The view west from Hartside
The view west from Hartside

Joining our party will give you a voice and the chance to offer your time and energy for causes that matter to you. Take a look at the Labour Party manifesto (click on the image below) for the General Election in 2017. What’s not to like?


Also, if you would like to read the finding of an independent charity, Cumbria Community Foundation, which focuses on the highlighting some of the persistent problems in our county click on the Cumbria Revealed report below.

To find our more about Labour policies on a whole range of issues, click HERE

Labour manifesto: Summary of key points

Key policies

  • Scrap student tuition fees
  • Nationalisation of England’s nine water companies.
  • Re-introduce the 50p rate of tax on the highest earners (above £123,000)
  • Income tax rate 45p on £80,000 and above
  • More free childcare, expanding free provisions for two, three and four year olds
  • Guarantee triple lock for pensioner incomes
  • End to zero hours contracts
  • Hire 10,000 new police officers, 3,000 new firefighters
  • Moves to charge companies a levy on salaries above £330,000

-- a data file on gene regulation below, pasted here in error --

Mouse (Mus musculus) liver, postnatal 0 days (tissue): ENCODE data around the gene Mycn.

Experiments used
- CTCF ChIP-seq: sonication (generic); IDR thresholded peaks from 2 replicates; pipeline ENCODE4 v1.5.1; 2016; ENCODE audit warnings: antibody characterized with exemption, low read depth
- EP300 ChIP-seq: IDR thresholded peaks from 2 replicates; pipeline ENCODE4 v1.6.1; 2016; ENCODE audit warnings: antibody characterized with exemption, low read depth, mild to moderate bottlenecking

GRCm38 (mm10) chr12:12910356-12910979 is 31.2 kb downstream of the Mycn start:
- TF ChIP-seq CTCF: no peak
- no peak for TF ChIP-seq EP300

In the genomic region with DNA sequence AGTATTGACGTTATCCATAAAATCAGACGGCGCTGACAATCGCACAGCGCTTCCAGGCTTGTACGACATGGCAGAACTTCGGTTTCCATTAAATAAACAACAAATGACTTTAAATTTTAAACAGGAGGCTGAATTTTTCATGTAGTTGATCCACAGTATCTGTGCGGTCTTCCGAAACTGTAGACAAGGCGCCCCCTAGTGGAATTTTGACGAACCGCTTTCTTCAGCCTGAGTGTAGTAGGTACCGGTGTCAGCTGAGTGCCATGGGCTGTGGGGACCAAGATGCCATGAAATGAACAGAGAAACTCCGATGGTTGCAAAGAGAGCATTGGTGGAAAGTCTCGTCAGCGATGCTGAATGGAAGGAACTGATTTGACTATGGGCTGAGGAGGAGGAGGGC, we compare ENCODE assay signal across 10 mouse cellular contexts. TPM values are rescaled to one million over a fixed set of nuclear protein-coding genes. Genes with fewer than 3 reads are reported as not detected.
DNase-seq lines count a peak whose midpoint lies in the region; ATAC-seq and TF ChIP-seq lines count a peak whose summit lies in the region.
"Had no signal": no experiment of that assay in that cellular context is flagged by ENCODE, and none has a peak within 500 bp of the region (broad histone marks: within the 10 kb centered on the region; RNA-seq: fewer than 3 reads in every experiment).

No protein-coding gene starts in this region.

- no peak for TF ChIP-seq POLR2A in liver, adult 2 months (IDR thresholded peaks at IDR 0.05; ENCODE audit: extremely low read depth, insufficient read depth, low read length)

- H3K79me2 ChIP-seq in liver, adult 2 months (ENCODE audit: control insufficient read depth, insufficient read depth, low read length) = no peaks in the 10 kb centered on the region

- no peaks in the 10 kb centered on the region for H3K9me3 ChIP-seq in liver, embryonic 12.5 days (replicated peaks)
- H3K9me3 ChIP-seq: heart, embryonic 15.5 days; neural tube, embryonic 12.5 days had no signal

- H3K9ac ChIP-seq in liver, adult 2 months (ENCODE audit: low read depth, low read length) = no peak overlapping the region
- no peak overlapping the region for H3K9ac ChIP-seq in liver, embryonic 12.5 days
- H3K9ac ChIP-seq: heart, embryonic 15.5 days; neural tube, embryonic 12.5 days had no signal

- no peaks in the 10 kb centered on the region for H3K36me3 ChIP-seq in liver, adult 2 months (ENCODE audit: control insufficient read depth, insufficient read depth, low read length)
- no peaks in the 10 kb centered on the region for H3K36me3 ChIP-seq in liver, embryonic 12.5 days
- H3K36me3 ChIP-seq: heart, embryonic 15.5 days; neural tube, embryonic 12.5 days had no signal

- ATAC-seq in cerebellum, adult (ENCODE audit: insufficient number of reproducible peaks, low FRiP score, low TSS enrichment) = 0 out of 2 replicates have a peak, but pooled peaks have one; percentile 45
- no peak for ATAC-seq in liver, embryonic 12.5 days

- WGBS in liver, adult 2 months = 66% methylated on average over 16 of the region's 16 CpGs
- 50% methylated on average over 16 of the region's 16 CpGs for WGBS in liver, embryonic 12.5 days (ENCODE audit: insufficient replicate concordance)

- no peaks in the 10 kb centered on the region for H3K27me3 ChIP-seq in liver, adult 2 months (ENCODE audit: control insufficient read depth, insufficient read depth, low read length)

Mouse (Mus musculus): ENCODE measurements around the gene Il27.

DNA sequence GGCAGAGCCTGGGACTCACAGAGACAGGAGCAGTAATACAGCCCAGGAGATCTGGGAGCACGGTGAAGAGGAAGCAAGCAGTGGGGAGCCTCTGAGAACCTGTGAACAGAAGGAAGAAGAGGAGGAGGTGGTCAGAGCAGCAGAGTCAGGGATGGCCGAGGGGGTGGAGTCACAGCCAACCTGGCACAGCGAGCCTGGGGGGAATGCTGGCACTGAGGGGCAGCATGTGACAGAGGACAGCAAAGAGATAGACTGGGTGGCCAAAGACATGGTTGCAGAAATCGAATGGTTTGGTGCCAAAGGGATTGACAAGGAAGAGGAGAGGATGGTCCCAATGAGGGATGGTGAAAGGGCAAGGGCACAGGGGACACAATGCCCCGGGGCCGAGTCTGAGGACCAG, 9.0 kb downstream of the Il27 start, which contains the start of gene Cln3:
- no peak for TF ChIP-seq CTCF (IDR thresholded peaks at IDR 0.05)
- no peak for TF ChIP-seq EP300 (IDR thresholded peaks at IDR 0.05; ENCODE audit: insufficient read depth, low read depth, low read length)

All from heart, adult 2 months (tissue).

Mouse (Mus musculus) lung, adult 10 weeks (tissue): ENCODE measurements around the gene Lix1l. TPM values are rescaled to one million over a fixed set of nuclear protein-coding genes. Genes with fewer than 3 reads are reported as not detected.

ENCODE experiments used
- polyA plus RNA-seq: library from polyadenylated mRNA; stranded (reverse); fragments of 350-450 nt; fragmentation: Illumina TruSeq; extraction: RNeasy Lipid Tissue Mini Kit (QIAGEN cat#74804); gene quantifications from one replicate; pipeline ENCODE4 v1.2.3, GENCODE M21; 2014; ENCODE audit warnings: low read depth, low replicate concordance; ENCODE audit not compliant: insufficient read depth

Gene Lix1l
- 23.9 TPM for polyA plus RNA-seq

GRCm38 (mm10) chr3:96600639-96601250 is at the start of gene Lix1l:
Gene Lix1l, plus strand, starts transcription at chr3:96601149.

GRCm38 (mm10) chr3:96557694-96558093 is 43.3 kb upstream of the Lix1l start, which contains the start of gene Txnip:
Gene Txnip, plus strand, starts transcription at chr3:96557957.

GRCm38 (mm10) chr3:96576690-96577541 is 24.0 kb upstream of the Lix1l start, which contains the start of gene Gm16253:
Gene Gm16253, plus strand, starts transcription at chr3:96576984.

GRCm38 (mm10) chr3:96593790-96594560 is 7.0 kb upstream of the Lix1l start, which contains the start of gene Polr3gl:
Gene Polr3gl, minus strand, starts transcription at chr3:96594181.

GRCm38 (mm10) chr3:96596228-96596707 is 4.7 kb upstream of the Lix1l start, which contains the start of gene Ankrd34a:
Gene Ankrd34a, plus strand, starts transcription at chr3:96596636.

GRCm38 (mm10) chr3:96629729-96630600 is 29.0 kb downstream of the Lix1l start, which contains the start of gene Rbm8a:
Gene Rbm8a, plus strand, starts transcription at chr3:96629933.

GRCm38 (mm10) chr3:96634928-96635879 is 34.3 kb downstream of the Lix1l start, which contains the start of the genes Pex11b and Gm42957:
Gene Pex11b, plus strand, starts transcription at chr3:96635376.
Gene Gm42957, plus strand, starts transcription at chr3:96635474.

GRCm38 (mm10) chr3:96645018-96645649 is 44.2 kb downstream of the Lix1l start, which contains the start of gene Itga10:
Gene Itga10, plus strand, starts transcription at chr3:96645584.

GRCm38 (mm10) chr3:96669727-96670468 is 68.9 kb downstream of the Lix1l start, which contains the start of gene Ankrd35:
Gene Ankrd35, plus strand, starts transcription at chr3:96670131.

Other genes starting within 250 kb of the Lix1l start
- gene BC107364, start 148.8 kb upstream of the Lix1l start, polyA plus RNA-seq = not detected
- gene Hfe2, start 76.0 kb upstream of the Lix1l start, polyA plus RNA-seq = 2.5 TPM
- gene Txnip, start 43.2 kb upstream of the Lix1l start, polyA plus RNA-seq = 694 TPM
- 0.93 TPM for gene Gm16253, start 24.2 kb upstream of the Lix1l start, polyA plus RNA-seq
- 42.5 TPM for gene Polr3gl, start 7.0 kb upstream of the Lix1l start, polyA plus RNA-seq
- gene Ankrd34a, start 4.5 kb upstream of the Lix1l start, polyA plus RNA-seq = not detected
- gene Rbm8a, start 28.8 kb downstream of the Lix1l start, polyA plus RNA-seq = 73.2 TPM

• Deliver rail electrification “including in Wales and the South West”.

Renationalisation

  • Bring the railways back into public ownership as franchises expire
  • Regain control of energy supply networks through the alteration of operator license conditions, and transition to a publicly owned, decentralised energy system
  • Replace water system with a network of regional publicly-owned water companies
  • Reverse the privatisation of Royal Mail “at the earliest opportunity”
  • Create at least one publicly-owned energy company in every region of the UK, with public control of the transmission and distribution grids.

The economy

  • Extra tax take in total £48.6bn
  • £6.4bn from income tax from the top 5%
  • Extra £19.4bn from corporation tax
  • £6.5bn from tax avoidance programme
  • Income tax rate 45p on earnings of £80,000 and above – and 50p to be reintroduced on earnings above £123,000
  • Boost wages of 5.7m people earning less than minimum wage to £10 an hour by 2020
  • Create a National Transformation Fund that will invest £250bn over 10 years in upgrading the economy
  • Deliver universal superfast broadband availability by 2022
  • A National Investment Bank as part of a plan to provide £250bn of lending power over the next decade for infrastructure
  • Reinstate the lower small-business corporation tax rate
  • Scrap quarterly reporting for businesses with a turnover of under £85,000.

Workers’ rights

  • An end to zero-hours contracts to guarantee workers a “number of hours each week”
  • Introduce four extra public holidays each year to mark national patron saints’ days
  • Maximum pay ratios of 20:1 to be rolled out in public sector